Breaking down hurdles to therapy
EAGLE COUNTY – Fifteen percent of local high school students who took a survey in 2009 said they had seriously considered suicide.
Yet for many local kids, therapy is out of reach.
Local therapist Stacey Horn is on a mission to make sure kids who are thinking about suicide can afford to get help. She recently took over the local branch of the Second Wind Fund, a Denver-based program that provides free therapy sessions to children 19 and younger.
“I want to make sure every person who comes into contact with kids at high risk for suicide knows this resource is available,” she said.
The Second Wind Fund provides up to eight free therapy sessions for uninsured children or kids with inadequate insurance. Without special funding, professional counseling sessions can cost $100 each. Even insured kids might wind up paying $25 to $45 in copays for each visit, Horn said.
“Most families can’t afford that,” she said.
The Second Wind Fund started in Denver in 2002 after four teens from Green Mountain High School committed suicide in a single year, Second Wind co-founder Jeff Lamontagne said.
“Almost every year, there’s a school with multiple suicides in metro Denver,” he said. “It’s not talked about a lot but it happens.”
Here in the valley, suicide is more prevalent among adults than kids. Eagle County Coroner Kara Bettis said she sees no more than one or two child cases per year.
Yet statistics alone fail to tell the whole story.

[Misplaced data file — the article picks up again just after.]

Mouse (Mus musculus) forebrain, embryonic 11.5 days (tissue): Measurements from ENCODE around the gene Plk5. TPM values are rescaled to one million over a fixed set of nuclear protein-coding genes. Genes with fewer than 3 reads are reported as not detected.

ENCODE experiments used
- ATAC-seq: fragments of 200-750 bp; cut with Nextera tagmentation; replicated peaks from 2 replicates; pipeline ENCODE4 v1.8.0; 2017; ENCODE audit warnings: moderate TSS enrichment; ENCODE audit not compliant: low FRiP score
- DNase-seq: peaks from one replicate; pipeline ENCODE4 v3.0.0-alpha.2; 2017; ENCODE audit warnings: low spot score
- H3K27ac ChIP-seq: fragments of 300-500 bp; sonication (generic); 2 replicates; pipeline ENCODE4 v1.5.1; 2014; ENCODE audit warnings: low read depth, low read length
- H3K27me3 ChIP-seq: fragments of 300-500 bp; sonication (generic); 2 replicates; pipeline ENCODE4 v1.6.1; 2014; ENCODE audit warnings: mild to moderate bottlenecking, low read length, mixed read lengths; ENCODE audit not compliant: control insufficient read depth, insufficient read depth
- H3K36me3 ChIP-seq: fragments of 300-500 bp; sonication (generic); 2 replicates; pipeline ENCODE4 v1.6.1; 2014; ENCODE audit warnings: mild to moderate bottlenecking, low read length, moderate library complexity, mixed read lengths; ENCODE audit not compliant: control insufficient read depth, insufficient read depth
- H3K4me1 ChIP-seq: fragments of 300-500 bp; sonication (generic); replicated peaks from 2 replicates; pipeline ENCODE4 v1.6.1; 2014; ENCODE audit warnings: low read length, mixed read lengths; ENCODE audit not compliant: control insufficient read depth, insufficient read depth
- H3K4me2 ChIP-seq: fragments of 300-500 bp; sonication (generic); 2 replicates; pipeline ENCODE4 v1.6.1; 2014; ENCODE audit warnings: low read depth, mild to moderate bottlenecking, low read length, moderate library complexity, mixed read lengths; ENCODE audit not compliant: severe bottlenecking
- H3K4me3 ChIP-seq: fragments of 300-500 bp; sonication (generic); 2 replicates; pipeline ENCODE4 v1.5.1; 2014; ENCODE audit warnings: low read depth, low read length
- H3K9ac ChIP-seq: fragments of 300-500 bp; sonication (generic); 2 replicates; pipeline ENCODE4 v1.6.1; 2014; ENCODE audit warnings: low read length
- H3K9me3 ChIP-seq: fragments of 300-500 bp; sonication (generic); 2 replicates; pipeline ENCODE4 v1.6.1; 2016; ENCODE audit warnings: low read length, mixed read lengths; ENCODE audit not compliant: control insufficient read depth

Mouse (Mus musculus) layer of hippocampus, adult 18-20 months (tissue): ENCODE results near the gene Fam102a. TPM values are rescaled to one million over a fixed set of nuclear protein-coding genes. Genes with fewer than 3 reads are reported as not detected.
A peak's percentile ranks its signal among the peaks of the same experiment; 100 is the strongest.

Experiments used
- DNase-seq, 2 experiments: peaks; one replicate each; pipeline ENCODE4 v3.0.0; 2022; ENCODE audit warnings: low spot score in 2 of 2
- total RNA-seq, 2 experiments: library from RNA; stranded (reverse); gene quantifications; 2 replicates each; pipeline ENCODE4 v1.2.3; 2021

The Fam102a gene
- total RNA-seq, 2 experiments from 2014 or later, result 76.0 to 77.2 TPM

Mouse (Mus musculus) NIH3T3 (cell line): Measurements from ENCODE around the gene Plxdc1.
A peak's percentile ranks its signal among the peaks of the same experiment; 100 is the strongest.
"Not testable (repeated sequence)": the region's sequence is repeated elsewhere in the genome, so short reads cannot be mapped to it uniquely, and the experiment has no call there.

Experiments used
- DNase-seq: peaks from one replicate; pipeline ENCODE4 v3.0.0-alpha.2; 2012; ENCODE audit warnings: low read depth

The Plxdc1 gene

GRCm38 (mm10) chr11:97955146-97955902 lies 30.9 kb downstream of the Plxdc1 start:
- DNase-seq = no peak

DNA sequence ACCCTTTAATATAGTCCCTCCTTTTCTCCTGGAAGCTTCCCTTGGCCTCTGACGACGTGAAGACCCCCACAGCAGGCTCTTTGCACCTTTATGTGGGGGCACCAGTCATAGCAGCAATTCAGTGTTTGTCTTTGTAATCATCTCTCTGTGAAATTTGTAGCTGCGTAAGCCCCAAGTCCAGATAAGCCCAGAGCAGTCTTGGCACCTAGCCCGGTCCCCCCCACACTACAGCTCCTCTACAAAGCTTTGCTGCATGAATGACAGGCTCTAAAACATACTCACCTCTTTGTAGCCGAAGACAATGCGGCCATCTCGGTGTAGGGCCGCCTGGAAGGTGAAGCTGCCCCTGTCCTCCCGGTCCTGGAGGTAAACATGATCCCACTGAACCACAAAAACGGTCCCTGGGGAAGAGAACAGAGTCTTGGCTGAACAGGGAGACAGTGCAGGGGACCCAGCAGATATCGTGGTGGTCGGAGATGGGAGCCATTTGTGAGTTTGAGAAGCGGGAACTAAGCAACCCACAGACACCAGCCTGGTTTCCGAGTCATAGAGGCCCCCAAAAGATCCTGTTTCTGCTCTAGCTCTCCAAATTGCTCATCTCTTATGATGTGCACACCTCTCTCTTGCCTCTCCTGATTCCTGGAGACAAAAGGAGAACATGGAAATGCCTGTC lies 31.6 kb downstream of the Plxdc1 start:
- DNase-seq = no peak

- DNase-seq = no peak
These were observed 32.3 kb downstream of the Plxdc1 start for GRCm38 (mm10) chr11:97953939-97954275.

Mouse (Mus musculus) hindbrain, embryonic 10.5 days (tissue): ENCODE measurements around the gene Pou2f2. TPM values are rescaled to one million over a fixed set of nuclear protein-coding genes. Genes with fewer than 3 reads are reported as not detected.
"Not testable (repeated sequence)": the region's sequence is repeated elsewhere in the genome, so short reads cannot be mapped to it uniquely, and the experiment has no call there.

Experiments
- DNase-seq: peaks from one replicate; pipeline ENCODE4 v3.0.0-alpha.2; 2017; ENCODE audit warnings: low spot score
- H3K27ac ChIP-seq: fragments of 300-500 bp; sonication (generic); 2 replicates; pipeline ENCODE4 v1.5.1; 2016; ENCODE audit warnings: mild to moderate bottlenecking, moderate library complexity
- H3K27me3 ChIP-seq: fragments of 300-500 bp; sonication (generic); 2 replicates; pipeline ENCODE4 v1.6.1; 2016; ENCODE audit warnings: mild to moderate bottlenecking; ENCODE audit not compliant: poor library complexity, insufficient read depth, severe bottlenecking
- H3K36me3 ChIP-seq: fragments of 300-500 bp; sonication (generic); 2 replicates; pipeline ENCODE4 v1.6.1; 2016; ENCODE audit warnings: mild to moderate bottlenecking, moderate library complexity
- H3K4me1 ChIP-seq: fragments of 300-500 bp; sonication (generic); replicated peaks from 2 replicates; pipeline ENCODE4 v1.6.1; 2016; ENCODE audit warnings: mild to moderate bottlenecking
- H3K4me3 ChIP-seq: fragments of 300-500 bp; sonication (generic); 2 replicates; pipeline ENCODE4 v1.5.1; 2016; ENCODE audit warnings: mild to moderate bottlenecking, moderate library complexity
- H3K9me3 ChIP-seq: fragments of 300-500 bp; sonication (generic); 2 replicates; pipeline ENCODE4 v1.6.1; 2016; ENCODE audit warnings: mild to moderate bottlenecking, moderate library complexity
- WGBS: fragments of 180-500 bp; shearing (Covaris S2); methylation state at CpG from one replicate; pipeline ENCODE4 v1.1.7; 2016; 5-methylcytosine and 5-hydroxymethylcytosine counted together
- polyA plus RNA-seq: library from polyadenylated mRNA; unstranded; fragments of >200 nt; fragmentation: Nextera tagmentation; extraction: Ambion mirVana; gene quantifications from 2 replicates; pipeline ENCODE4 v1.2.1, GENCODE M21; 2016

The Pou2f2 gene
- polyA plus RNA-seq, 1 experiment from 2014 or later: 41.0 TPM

Avon Police Lt. Greg Daly, a member of the local suicide prevention group, said many suicide attempts happen under the radar.
“There is a national statistic that says for every one reported suicide attempt, there are six that go unreported,” he said.
Horn hopes to break down the financial barriers between children and the help they need. She puts troubled kids in touch with the six therapists in the valley who have agreed to treat suicidal youths at a reduced rate through Second Wind. Most of the referrals to the program come from school counselors.
Since Horn started the job in mid-December, she has helped two local teens get treatment. About five more kids received help through the program since it came to the valley about a year ago.
Although the program is gaining steam, its future is uncertain.
“I have a responsibility to do some fundraising,” she said. “Otherwise, the program will close in May.”
Horn, who works out of offices in Avon and Eagle, hopes the program can expand to adults in the future. Of the 15 reported suicides in Eagle County over the past two years, all were adults.
“Adult men ages 23 to 45 are high risk,” Horn said.
Contact Horn at 970-401-1946.
Staff Writer Sarah Mausolf can be reached at 970-748-2928 or firstname.lastname@example.org.